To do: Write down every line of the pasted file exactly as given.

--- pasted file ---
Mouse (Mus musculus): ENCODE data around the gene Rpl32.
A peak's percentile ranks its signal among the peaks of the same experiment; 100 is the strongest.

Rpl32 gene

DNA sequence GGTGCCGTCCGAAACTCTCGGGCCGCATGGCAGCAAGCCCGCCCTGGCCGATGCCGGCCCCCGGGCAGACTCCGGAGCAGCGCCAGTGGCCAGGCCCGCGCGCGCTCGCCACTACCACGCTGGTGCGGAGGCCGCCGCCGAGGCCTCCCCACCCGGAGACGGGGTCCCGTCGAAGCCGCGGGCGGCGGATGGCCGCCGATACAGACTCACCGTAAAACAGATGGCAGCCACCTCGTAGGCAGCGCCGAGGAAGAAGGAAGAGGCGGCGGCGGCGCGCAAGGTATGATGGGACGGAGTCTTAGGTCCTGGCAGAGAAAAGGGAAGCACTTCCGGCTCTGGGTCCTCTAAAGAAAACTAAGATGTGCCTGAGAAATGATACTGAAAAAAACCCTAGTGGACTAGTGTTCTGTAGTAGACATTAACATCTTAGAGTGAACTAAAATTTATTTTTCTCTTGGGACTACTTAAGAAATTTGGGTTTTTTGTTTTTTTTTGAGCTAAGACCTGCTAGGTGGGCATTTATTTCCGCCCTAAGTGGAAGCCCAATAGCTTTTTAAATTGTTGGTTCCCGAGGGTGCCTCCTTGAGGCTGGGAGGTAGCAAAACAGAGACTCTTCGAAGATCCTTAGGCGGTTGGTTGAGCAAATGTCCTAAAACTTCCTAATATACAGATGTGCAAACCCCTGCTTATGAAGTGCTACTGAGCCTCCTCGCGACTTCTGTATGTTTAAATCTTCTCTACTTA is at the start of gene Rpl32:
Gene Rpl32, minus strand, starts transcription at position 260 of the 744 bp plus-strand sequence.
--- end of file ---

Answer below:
Mouse (Mus musculus): ENCODE data around the gene Rpl32.
A peak's percentile ranks its signal among the peaks of the same experiment; 100 is the strongest.

Rpl32 gene

DNA sequence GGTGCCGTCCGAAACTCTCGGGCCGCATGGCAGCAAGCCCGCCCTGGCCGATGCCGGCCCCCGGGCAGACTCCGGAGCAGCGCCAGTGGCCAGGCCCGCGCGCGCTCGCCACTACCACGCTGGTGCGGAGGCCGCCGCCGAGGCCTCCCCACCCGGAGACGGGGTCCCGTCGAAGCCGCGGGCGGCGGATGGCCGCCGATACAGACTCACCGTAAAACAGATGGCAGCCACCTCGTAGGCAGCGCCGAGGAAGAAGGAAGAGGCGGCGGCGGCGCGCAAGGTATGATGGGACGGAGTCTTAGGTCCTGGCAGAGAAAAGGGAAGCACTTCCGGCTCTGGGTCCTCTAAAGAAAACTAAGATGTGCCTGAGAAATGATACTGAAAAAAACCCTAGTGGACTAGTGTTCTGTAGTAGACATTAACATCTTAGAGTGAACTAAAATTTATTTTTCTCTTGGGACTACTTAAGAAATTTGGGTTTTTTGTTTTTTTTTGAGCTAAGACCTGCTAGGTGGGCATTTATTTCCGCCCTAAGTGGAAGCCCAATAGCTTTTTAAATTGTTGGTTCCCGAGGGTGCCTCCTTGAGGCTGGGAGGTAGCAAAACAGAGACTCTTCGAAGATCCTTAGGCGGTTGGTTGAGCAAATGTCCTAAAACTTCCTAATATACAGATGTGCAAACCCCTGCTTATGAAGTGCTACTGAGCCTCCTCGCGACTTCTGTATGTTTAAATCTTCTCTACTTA is at the start of gene Rpl32:
Gene Rpl32, minus strand, starts transcription at position 260 of the 744 bp plus-strand sequence.